Ahmed and Salim

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Ahmed and Salim is an animated web series created by Or Paz and Tom Trager. The series is a satirical parody on religious fundamentalists, or, as the creators define it: "A sitcom about terrorists". It debuted on the 20 January 2009 and has since become an internet hit with over 2 million views and worldwide fans.[1]

Creators[edit]

Tom Trager and Or Paz are Israeli animators and comedy writers, born circa 1990. They both write, story board, animate, edit and voice the characters from an apartment in Herzliya. Though the show looks[citation needed] very anti-Islamic at first, Trager and Paz claim to have no real political agenda other than just "making people laugh". The satire in their show is not aimed at Muslims, but at all the fundamentalists who take religion to an extreme place. The two met during a high school film production in 2006 and created web sketches (both live-action and animated) in Hebrew until their big break with Ahmed and Salim in January 2009. Tom Trager is a graphic designer and a satirical columnist and Or Paz is a graphic designer and a video editor.

Another of their series, The Shtreimels, pokes fun at ultra orthodox Jews in a similarly crude manner.

Description[edit]

The Jerusalem Post describes the show as a "controversial animated series about two clueless characters who surf the Net and bungle terror attacks."[1] The episodes revolve around two nerdy Arabs, Ahmed and Salim, whose father, Yasser, is a fascist anti-Semitic terrorist who wants them to follow in his footsteps, while all they want to do is play Guitar Hero and surf Facebook. The episodes will often feature Yasser sending them on a suicide mission ending with dire consequences to his own people due to Ahmed and Salim's naive and childlike nature.

The Columbus Ledger-Enquirer describes the series as depicting "young Arabs who spend their afternoons trying to bomb Israeli buses, gun down Jewish girls and incinerate crowded cafes".[2]

Language[edit]

Though the characters have an Arabic accent, actual Arabic is only used occasionally. One of the most common word during the episode is Fudge and Banana. Ahmed and Salim's language is a combination of gibberish, English, Spanish, French, Italian, Greek, Hebrew, Russian, Ukrainian.

Running gags[edit]

Cursing 
Ahmed and Salim use American and British slang when cursing. The British slang-word "wanker" is one of their favourite curse words, along with "dicko", "fudge-packer", "butt-burglar", "pussy", "cock-pirate" and "looza" (slang for "loser").
Shooting a wife 
Yasser, the father, has a catchphrase, "Jar-fill mousa ya pussy!" ("Shut your mouth, you pussy!"), after which he usually shoots one of his wives without even looking.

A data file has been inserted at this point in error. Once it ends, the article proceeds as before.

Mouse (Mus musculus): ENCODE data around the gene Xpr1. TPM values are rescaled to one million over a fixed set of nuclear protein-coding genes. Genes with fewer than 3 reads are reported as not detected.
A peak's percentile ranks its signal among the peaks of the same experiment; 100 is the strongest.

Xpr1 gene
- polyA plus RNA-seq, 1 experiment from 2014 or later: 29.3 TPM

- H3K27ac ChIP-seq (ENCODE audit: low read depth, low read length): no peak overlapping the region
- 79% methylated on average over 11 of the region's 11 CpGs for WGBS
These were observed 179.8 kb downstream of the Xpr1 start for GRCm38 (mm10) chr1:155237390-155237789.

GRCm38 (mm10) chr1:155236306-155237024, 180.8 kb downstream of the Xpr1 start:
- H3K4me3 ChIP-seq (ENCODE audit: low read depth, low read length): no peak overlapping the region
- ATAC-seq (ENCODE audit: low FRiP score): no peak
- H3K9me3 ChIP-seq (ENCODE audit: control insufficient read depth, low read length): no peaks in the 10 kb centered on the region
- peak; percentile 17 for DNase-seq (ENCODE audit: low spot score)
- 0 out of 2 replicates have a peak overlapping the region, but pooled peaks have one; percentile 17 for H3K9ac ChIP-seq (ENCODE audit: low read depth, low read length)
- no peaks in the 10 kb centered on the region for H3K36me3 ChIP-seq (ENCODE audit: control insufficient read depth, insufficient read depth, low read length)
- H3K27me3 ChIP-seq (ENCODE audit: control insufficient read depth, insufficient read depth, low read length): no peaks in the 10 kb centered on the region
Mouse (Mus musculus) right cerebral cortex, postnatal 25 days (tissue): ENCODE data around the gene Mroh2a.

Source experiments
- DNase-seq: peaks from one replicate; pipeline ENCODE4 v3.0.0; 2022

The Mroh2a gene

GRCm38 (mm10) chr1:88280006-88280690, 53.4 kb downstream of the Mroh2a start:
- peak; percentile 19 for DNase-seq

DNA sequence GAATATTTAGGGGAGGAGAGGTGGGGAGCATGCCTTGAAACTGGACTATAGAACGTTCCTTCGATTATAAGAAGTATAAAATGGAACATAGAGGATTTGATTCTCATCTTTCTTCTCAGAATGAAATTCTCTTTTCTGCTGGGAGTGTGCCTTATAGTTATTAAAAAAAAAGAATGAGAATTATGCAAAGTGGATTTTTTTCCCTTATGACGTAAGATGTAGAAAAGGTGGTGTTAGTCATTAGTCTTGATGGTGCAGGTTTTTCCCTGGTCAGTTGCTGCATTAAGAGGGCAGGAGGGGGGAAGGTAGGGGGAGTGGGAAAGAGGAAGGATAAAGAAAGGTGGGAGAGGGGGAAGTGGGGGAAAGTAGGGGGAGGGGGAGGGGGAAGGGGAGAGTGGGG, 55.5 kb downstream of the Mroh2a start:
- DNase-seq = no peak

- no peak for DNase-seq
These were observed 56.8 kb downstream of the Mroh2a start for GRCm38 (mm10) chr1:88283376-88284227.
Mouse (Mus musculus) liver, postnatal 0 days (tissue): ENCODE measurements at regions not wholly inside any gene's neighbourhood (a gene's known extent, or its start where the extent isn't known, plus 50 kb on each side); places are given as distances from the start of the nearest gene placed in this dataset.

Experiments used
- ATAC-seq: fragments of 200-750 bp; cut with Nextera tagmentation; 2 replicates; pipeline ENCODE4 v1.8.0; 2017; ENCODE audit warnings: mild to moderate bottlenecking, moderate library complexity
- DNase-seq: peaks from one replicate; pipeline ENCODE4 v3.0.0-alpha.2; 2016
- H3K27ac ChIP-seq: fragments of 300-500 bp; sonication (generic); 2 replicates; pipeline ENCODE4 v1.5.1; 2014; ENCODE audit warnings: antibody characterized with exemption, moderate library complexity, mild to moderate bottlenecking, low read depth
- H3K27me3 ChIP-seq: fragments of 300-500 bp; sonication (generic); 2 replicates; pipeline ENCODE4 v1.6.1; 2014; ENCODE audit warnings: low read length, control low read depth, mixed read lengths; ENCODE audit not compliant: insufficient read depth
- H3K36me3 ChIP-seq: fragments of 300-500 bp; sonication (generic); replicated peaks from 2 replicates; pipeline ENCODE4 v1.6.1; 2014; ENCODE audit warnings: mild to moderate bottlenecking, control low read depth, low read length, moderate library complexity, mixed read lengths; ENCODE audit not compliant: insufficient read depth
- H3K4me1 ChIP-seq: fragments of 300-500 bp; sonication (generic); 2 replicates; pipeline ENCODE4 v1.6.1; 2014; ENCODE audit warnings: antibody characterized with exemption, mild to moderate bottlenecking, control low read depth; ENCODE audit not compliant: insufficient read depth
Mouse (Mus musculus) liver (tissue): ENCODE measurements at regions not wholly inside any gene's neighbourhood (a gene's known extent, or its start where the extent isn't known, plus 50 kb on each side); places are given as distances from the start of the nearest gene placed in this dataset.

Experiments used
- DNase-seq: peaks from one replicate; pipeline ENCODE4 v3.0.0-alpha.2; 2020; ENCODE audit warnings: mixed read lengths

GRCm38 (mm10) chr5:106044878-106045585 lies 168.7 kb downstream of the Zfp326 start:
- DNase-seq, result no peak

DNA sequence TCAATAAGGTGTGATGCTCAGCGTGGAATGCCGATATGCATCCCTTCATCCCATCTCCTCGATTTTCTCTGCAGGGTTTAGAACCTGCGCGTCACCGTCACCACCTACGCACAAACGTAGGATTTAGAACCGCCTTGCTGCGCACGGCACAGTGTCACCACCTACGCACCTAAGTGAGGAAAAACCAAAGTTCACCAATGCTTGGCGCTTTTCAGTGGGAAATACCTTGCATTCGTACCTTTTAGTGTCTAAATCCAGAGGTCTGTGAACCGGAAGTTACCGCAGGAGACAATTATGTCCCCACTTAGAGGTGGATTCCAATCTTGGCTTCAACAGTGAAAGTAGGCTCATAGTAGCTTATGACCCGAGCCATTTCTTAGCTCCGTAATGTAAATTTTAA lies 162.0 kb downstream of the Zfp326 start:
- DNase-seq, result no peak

Top spin shout 
Every episode ends with someone yelling "Ahmed and Salim" in top shot while the camera spins. From Yasser to Habub, a father whose son was thought to have been killed, and even Israel's "Big- Brother" host Erez Tal.
Celebrity References 
Often the "language" used by characters in this show substitute words for other things (e.g.. iPhone=Expensive Sh*t, Doctor=House). However the most prominent are references to celebrities (e.g. Talentless Shemale B*tch=Lady Gaga, Gay=Elton John, A*s Face=Alec Baldwin, Suicide=Kurt Cobain).[Ahmed and Salim, iPhone 5]

Popularity[edit]

According to The Columbus Ledger-Enquirer, the show has a "cult following" in Israel.[2] The debut episode, in which the father "bemoans the fact that his sons haven't gone off on a suicide mission and killed lots of Jews," attracted 600,000 viewers on YouTube.[2]

Controversy[edit]

The series includes extreme scenes, which many viewers find offensive. In one of the episodes, Ahmed falls in love with a Jewish girl, who in turn develops a crush on younger brother Salim; their father resolves the conflict by shooting the girl dead. In another episode, which was taken off YouTube following complaints by shocked viewers, the father dreams he has become a "stinking Jewish rabbi" and his sons do what they were taught to do when encountering a Jew, namely shoot him in the testicles.

The show has drawn the critical attention of the Arabic press.[3] The United Arab Emirates has banned Ahmed and Salim. Palestinian bloggers have denounced it.[2] YouTube removed one of the first six episodes and warned the creators that it could ban the entire series if new episodes are too offensive. Despite the show's offensive nature, many of Ahmed and Salim′s Facebook friends are in fact Muslims and many of the show’s fans are in Arab countries.[citation needed]

References[edit]

External links[edit]